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[ri-sek-shuh n] /rɪˈsɛk ʃən/
Surveying. a technique of ascertaining the location of a point by taking bearings from the point on two other points of known location.
Surgery. the excision of all or part of an organ or tissue.
Origin of resection
1605-15; < Latin resectiōn- (stem of resectiō) a cutting off, trimming, equivalent to resect(us) (see resect) + -iōn- -ion
Related forms
resectional, adjective Unabridged
Based on the Random House Dictionary, © Random House, Inc. 2015.
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Examples from the web for resection
  • There are small number of surgeons who thought neoplasm only cancer and clean surgical resection as treatment of lymphoma.
  • Large bowel resection is surgery to remove all or part of your large bowel.
  • Small bowel resection is surgery to remove part or all of your small bowel.
  • Long-term results of laparoscopic colorectal cancer resection.
  • Transurethral resection of the prostate may be necessary if antibiotic therapy is unsuccessful or the condition keeps returning.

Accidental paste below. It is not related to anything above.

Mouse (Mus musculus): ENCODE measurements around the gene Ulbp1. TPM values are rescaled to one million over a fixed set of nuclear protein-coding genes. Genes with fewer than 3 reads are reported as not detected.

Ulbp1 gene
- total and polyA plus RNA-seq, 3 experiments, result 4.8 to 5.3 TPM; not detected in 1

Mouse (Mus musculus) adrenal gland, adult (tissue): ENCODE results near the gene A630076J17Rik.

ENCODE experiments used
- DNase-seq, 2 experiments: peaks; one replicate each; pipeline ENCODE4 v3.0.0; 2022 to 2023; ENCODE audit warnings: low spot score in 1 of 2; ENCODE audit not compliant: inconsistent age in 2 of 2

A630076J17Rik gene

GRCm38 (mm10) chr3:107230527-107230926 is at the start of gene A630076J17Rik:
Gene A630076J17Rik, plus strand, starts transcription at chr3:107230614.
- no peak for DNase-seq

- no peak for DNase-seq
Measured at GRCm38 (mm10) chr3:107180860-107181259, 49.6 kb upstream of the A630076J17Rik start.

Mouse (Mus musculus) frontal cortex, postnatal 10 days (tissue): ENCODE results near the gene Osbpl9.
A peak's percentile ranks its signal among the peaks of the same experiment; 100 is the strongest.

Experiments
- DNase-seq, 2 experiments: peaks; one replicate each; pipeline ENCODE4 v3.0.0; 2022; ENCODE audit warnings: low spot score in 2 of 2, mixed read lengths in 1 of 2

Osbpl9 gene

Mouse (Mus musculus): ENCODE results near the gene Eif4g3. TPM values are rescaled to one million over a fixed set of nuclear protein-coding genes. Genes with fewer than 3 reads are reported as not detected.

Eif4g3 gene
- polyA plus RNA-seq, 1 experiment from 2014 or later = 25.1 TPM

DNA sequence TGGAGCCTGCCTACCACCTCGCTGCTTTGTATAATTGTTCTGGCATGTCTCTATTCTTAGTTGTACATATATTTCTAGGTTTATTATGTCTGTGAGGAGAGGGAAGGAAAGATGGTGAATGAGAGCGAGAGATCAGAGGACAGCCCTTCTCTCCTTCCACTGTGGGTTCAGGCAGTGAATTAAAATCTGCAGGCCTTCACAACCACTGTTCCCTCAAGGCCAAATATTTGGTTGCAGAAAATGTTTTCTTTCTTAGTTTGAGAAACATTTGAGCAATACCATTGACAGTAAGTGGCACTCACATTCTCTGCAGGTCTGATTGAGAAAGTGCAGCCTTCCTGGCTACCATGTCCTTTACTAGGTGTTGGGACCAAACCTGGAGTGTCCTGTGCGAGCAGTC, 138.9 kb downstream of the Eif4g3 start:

• Transurethral resection of the prostate may be done in rare cases if medical therapy is not successful.
  • resection is used to remove damaged sections of the bowel.
  • resection partial removal of an organ or other bodily structure.
  • resection of organs such as intestines involves reconnection.
British Dictionary definitions for resection


(surgery) excision of part of a bone, organ, or other part
(surveying) a method of fixing the position of a point by making angular observations to three fixed points
Derived Forms
resectional, adjective
Collins English Dictionary - Complete & Unabridged 2012 Digital Edition
© William Collins Sons & Co. Ltd. 1979, 1986 © HarperCollins
Publishers 1998, 2000, 2003, 2005, 2006, 2007, 2009, 2012
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Word Origin and History for resection

1610s, from Latin resectionem (moninative resectio), noun of action from past participle stem of resecare "cut off, cut loose" (see resect). Surgical sense is from 1775.

Online Etymology Dictionary, © 2010 Douglas Harper
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resection in Medicine

resection re·sec·tion (rĭ-sěk'shən)

  1. Surgical removal of part of an organ or a structure.

  2. Removal of the articular ends of one or both bones forming a joint.

The American Heritage® Stedman's Medical Dictionary
Copyright © 2002, 2001, 1995 by Houghton Mifflin Company. Published by Houghton Mifflin Company.
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resection in Science
Surgical removal of all or part of an organ, tissue, or structure. A wedge resection is removal of a piece of tissue that is triangularly shaped.
The American Heritage® Science Dictionary
Copyright © 2002. Published by Houghton Mifflin. All rights reserved.
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